Dave’s Service Centre

When we last discussed my ailing Volkswagen Jetta you may recall that it was in the context of the $3,242.94 estimate to repair it from Brown’s Volkswagen.

For additional guidance on this matter I turned to Craig Wilson who, 10 years ago, recommended the dealer, then called Sherwood Volkswagen, as a place to buy a new car. I’d never met Craig, but I took his advice, and I did, indeed, enjoy the purchase and service from Sherwood Volkswagen back in the day. So I reasoned that it would be a good time to check in with Craig to see where he goes these days for service.

Craig gave a ringing endorsement to Dave’s Service Centre at the corner of Allen Street and St. Peters Road. I’ve driven by the place a thousand times, but I’d never been in. Today after dropping Oliver off at school I drove the Jetta over for them to take a look at. The result:

Dave's Service Centre Receipt

That number over there in the bottom right, $269.11, that’s the price, parts and labour, Dave’s Service Centre charged me to fix everything but my small exhaust leak (which I didn’t ask them to fix). Indeed it includes an additional issue — a wonky ABS sensor — that wasn’t an issue until this morning.

The $586.80 that Brown’s quoted for power steering lines? Turns out I only needed one of them, and Dave’s happened to have a salvaged one around which they sold to me for $75. The shimmy in the front end I’d asked Brown’s about? Brown’s solution — replace the front struts — was quoted at $709.89. Dave’s found the problem to be simply a scalloped front tire, which they rotated onto the rear of the car, no parts needed.

Now it’s not really fair to say that Brown’s quoted me $3,242.94 to do the same thing that Dave’s did for $269.11, because Dave’s did different things. The point is that Dave’s appears to exist in the real world of solving problems so that cars work better, as opposed to the “how much can we figure out wrong with this car to wring the absolute largest margin out of this guy” world that Brown’s VW lives in.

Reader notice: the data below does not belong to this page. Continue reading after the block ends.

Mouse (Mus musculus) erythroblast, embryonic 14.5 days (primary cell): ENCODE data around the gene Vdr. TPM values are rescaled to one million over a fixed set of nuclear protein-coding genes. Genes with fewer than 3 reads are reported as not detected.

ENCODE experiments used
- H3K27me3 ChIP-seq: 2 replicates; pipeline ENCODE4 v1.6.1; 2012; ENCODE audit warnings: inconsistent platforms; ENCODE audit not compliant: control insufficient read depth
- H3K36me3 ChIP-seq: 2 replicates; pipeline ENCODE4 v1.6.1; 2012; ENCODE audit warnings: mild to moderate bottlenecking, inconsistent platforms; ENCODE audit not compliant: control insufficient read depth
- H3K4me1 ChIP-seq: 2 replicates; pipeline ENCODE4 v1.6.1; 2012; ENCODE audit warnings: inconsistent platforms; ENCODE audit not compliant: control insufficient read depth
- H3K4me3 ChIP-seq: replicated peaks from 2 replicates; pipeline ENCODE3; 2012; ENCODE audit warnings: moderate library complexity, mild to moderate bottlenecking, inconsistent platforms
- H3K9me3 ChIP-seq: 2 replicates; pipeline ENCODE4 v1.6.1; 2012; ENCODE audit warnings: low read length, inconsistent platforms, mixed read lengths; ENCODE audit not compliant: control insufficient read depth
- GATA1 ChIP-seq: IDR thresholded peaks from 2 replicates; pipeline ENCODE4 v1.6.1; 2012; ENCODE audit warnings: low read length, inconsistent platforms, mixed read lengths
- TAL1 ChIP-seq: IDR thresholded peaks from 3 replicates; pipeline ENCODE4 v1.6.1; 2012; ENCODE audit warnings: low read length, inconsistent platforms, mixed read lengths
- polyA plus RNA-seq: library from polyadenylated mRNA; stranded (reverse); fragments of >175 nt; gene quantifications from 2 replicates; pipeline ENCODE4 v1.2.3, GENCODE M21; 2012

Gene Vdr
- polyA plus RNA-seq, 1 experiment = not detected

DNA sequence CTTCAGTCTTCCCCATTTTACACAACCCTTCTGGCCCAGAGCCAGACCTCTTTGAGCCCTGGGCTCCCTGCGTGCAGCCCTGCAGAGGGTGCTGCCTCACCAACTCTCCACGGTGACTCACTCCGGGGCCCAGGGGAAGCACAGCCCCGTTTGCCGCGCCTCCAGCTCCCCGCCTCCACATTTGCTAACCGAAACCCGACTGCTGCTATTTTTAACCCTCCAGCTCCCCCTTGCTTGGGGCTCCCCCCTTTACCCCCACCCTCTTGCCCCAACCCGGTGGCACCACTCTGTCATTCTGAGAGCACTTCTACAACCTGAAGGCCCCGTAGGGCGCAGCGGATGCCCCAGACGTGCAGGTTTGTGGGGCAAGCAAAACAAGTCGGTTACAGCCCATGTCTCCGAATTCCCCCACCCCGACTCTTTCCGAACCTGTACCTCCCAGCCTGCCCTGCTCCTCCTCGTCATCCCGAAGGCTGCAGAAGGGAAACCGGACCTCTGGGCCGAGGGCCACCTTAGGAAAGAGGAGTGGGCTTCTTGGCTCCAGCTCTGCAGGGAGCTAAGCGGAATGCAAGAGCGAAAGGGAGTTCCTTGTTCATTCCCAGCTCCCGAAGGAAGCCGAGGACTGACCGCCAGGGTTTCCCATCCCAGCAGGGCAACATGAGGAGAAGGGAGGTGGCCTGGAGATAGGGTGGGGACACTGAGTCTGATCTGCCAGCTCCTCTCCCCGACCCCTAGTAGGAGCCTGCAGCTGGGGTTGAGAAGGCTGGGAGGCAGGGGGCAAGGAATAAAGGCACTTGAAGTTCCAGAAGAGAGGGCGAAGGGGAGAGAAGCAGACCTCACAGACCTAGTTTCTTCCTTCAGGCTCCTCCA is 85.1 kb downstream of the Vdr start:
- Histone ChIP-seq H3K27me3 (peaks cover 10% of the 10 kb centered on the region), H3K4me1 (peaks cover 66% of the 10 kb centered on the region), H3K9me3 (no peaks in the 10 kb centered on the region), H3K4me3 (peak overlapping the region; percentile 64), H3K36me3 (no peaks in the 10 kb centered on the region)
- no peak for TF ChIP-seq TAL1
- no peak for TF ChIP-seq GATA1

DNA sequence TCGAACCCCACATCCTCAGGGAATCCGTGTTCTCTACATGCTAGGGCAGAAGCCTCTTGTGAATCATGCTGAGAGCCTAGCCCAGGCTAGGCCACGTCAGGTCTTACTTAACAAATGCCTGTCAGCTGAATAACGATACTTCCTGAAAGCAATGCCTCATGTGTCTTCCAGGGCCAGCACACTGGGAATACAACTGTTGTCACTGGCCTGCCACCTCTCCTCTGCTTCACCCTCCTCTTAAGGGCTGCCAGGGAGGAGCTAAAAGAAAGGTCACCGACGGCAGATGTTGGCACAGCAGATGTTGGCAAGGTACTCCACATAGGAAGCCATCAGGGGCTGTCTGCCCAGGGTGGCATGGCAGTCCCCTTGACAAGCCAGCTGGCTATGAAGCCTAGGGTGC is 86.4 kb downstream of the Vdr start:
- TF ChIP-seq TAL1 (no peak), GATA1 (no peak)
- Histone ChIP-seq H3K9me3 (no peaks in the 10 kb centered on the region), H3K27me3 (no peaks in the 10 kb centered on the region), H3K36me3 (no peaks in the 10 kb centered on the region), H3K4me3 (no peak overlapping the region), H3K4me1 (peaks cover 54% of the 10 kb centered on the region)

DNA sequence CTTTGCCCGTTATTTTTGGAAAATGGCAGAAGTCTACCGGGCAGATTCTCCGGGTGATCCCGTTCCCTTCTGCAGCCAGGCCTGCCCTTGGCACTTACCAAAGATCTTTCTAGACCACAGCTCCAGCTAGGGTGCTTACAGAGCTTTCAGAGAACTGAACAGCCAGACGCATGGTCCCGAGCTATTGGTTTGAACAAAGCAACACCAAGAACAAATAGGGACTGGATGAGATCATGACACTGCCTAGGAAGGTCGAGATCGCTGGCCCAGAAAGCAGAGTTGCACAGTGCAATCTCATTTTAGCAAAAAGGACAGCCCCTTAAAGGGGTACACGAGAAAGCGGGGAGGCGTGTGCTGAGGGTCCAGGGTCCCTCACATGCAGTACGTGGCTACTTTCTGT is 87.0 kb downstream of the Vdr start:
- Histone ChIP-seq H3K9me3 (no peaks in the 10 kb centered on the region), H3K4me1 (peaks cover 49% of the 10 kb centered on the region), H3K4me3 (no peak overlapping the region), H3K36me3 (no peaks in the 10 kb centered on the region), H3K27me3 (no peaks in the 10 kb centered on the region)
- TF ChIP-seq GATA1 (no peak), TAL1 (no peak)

Dave’s Service Centre today becomes my go-to place for auto repair: they were friendly, efficient, explained everything to me clearly, showed me the old parts, and sent me on my way. Recommended (I should really send Craig a $3,000 bottle of scotch, shouldn’t I).


LC's picture
LC on December 16, 2011 - 13:23 Permalink

I think it best to shop around and ask for quotes when you need repairs — At breakfast this morning, our group recalled some similar issues that a friend also had with an auto  repair shop and like you, she took her business elsewhere — I know that I am very pleased with my present mechanic (Johnny Flynn at J. A. Service Center) and know there are more than a few mechanics who live in the real world and know that the best way to ensure long time customer service is to do what Dave&#39s Service Centre did for you and what J. A. Service Centre provides for me and others. I remember getting burned at an established chain automobile repair place many years ago and have not provided them any business since then because they operated the same way in wanting to make the largest margin possible -that is very short sighted in this day and age when word of mouth gets around.    

Oliver's picture
Oliver on December 18, 2011 - 00:08 Permalink

“how much can we figure out wrong with this car to wring the absolute largest margin out of this guy””

That may be sizing them up correctly, but I believe there are people whose philosophy is not to scrimp in any way whatsoever (mostly people with a lot of disposable income), for whom the dealers&#39 plan might not differ much from the ideal (some people are obsessively cautious about vehicular safety, for instance). It&#39s not clear whether the onus is on the customer to find a shop that prescribes fixes according to their own philosophy or whether it&#39s on the shop to offer customers a variety of approaches to repairs. Actually your experience illustrates I think that our culture doesn&#39t place the onus on the shop. It&#39s that unfettered free marketplace experience. Also it&#39s also an area of unfettered individual liberty, in that we consider it a person&#39s  prerogative to be unreasonably concerned about their own vehicle, so long as he or she registers it and obeys the rules of the road. Medicine is regulated more than car repairs.

Jevon's picture
Jevon on December 19, 2011 - 03:10 Permalink

In Halifax the equivalent approach can be found at Tom McDonnell&#39s Service Center — where Tom will diagnose the problem, his son will schedule you in and his wife will do up the bill at the end. The only time they have ever called me while my car was in the shop has been to tell me that things are going to be cheaper than they had quoted. They live in some paradoxical universe at odds with the dealerships in the city.




Grace Blackette's picture
Grace Blackette on December 31, 2011 - 13:09 Permalink

So glad to have read your story, we have a 2002 VW convertible and our biggest question is where can we get it serviced at a reasonable cost and where only needed parts will be replaced. We will be going to Dave’s.
Keep up those great stories, we all need them.